It is a fundamental principle of the Republic of China’s Constitution that citizens have the right to live, the right to work and the right to own property. And because providing a decent living environment is one of the government’s major obligations, people have the right to know whether the government has done its job right.
That is why the recent comments by TV host Sisy Chen (陳文茜) on the dire conditions facing Taiwanese youth and several stories in Chinese-language CommonWealth Magazine have generated heated discussion on Internet bulletin boards and some TV news programs.
In a commentary published on Feb. 15 in the Chinese-language Apple Daily, Chen said this country should feel sorry about what it has done to the youth, referring to what she perceives as a lack of social justice in both economic development and the housing market.
Chen was referring to Taipei’s out-of-control housing market, where prices have risen so quickly that few in the younger generation are able to purchase a home in the city. One of her points is that an incompetent government and interest groups have, since 2008, placed their desires above the general public’s interests, resulting in the hollowing-out of local industry, a society far poorer than before and falling competitiveness for the nation as a whole.
Chen’s article met with mixed responses, with some people echoing her view that surging home prices have topped their concerns for many years, while others criticized what they see as her hypocrisy, because she did not offer any solution. While she vented her anger, she was not calling for a popular revolt against this government; instead her article was simply concluded with a sigh of lament about “the youth.”
Criticism aside, Chen took note of the key issues facing younger people: low wages and a bleak future, which have been exacerbated by the government’s 2009 introduction of a NT$22,000 monthly subsidy for businesses to hire college graduates.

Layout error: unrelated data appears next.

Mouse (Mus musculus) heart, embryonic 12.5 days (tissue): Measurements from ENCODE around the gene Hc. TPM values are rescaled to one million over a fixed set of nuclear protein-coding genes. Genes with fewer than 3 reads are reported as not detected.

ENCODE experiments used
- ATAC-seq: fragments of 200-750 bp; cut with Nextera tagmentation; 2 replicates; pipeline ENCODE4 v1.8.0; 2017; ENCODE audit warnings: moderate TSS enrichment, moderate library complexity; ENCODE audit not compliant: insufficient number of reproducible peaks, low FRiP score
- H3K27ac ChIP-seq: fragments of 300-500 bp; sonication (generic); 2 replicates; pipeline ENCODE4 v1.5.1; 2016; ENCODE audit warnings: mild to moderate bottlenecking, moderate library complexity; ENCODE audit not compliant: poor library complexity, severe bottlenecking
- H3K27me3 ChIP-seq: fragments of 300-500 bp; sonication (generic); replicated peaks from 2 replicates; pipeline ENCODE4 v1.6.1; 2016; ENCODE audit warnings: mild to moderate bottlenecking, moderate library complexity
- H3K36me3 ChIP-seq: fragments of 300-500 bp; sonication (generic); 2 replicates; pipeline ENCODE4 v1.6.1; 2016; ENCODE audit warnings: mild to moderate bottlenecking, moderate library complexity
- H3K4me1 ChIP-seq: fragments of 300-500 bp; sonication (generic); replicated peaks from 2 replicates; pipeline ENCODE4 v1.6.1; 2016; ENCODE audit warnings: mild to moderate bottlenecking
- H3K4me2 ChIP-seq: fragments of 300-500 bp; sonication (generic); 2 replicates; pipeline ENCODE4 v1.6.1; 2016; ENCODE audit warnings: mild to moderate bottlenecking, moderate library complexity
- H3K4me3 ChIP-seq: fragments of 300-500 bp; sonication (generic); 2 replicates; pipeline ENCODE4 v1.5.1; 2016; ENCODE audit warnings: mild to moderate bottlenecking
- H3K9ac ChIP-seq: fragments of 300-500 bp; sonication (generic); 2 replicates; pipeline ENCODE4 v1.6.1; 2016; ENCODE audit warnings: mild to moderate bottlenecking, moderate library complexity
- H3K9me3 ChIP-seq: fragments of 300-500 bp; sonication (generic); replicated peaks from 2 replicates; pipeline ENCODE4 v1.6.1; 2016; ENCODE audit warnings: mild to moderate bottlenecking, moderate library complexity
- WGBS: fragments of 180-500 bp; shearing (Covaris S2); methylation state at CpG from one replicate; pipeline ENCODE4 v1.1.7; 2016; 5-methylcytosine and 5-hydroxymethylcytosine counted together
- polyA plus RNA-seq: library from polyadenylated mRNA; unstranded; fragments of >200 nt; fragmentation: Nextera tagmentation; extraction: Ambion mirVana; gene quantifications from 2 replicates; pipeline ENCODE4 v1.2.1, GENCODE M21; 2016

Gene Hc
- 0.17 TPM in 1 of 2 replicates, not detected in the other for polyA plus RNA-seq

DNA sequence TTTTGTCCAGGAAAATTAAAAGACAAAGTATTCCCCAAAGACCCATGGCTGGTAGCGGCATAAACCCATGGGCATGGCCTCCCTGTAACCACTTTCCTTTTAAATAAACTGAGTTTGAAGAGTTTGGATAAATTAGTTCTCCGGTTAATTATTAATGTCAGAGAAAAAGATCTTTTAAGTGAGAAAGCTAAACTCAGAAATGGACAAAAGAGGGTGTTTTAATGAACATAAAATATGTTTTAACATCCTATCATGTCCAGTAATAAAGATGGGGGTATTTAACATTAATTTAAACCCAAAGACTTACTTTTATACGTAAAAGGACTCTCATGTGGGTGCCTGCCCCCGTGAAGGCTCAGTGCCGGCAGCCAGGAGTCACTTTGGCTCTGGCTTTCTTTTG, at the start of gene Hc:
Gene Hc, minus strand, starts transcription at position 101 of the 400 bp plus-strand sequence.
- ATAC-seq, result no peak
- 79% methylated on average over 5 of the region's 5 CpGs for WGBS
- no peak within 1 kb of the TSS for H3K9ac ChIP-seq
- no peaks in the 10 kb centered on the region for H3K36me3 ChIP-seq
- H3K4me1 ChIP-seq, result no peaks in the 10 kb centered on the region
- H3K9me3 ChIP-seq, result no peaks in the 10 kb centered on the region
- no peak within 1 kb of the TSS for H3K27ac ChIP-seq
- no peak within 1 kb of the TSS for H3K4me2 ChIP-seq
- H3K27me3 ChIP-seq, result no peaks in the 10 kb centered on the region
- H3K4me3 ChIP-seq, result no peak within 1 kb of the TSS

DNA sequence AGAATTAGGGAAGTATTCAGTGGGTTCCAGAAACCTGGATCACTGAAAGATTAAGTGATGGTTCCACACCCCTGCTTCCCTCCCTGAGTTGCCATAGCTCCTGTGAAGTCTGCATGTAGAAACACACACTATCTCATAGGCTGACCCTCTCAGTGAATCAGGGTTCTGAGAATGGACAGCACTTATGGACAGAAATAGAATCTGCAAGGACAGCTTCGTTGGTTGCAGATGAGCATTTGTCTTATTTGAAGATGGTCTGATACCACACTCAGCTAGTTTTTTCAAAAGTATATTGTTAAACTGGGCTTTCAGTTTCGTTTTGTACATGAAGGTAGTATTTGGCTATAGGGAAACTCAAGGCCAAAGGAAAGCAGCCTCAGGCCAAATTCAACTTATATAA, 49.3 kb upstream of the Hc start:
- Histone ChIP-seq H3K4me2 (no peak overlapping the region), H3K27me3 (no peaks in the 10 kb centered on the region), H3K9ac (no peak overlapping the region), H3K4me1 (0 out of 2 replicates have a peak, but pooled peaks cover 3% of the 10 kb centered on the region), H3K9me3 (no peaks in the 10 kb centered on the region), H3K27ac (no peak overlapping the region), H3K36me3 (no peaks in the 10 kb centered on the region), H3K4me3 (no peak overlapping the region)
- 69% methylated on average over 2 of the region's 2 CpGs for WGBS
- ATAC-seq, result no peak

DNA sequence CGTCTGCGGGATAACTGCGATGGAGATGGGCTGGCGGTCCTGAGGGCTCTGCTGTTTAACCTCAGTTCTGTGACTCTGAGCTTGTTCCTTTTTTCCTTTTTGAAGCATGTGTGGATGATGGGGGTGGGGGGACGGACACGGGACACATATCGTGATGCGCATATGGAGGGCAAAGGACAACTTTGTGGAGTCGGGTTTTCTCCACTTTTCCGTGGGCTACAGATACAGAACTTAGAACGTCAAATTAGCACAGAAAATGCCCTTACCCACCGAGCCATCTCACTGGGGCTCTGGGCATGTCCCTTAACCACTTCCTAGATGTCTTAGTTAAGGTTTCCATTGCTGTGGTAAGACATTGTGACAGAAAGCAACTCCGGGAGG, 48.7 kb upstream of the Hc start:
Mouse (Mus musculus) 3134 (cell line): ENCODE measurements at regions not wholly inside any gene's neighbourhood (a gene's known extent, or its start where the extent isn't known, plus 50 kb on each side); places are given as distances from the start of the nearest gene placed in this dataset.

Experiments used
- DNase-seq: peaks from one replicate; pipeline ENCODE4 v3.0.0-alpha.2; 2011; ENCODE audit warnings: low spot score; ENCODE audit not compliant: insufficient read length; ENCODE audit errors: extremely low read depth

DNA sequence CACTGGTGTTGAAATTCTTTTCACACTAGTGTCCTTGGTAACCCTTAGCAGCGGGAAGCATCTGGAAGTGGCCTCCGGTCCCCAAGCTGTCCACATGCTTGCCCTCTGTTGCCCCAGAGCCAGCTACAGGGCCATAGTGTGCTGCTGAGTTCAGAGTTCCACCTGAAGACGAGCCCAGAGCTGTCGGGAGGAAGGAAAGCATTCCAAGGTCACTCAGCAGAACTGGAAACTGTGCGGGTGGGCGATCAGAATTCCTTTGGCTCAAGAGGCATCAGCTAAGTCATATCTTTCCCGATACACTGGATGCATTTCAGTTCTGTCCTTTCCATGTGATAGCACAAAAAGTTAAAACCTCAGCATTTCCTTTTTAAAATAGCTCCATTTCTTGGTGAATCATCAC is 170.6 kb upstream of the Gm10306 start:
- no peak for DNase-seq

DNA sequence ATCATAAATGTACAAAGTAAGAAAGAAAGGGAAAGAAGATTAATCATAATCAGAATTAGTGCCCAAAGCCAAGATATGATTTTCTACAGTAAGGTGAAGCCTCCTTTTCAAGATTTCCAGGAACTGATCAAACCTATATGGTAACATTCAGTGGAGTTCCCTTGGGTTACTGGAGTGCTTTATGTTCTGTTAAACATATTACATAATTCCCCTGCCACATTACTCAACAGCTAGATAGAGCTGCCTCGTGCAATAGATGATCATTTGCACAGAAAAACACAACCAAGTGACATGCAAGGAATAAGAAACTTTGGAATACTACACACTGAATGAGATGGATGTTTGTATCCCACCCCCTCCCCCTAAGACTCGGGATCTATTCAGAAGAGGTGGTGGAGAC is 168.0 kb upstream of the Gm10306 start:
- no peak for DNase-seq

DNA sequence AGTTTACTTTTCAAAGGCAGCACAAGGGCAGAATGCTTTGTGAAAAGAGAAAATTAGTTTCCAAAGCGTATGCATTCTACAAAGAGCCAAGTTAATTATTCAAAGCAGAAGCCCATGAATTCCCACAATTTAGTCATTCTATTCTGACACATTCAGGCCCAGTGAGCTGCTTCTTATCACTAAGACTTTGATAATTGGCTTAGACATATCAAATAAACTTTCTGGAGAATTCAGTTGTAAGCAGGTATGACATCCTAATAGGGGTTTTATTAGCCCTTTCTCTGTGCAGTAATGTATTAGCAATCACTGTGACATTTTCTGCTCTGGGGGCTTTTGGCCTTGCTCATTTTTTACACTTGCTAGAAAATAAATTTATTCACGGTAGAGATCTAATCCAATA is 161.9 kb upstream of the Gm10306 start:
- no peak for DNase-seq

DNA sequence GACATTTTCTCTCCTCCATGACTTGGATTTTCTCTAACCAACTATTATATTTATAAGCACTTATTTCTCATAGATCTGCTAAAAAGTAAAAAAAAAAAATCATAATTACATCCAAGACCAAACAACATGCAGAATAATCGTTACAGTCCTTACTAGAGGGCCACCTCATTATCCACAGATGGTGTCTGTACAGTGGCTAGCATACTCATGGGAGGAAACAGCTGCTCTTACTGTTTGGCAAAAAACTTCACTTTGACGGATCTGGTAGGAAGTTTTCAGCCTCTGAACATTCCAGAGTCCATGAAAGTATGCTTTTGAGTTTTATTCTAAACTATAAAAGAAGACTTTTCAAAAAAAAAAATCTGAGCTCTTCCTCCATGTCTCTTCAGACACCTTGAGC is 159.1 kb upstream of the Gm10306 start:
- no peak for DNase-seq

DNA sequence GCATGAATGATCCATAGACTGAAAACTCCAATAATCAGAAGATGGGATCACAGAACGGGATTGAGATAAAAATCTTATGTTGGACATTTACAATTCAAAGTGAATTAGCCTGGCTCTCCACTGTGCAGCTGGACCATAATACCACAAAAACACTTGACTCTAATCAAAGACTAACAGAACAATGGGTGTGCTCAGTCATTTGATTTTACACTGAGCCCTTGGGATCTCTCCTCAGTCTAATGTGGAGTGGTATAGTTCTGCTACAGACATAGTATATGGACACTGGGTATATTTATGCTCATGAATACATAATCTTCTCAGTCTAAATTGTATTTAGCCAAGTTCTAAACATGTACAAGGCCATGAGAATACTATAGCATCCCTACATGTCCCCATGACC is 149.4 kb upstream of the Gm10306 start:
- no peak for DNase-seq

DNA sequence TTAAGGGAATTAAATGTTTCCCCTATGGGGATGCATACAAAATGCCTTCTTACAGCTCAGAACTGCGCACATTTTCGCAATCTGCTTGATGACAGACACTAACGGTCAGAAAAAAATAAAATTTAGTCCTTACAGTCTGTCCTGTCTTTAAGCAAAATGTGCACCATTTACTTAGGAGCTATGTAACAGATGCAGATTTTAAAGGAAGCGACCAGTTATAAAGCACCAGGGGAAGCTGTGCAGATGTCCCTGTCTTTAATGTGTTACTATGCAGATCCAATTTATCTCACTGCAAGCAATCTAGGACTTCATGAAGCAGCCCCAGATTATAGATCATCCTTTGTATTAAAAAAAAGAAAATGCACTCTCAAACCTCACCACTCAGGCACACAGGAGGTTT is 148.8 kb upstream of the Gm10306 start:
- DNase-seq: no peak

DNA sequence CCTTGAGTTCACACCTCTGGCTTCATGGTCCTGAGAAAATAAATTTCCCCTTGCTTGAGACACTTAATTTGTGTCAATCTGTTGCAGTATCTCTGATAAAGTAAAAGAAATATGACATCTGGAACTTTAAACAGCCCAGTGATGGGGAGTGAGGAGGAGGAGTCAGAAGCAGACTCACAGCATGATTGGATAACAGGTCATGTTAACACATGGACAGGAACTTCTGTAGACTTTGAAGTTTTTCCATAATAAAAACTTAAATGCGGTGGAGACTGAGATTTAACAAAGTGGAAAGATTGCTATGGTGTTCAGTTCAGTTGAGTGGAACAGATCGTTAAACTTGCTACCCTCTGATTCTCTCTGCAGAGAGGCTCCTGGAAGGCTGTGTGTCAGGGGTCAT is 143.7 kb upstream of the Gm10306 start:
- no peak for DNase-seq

While Taiwanese firms continue to move overseas, meaning they are making smaller contributions to domestic hiring and wages, the government’s subsidy program has pushed more businesses to offer first-time jobseekers pay as low as NT$22,000 a month, deepening the stagnation of wages.
Following Chen’s commentary, CommonWealth published a series of stories about some young Taiwanese seeking entry-level employment in Singapore and how South Korea’s government assists unemployed young people in finding decent jobs overseas as part of its national development strategy, hinting at the sharp differences between those two nations and Taiwan in the treatment of the younger generation.
The issue of youth unemployment is much more severe than the overall jobless situation in this nation. According to the latest government data, the jobless rate fell to 4.02 percent in January, the lowest level since June 2008, but youth unemployment rate for the 20-24 age group was more than triple that of the whole workforce, at 13.18 percent, followed by 9.67 percent for the 15-19 age group and 6.84 percent for the 25-29 age group.
As in many other countries, youth unemployment is an issue unlikely to be solved in the short term, because it results from structural changes associated with the nation’s economic development in the past decade. The crisis is that as long as the number of young people stuck in working poverty grows, more will seek jobs overseas, which increases the likelihood of Taiwan becoming a labor-exporting nation.
Whether the nation owes the youth an apology is not important. What matters are the social implications, since higher home prices and stagnant wages reinforce economic divisions and income inequality, and an increasingly stratified society is no blessing to the nation.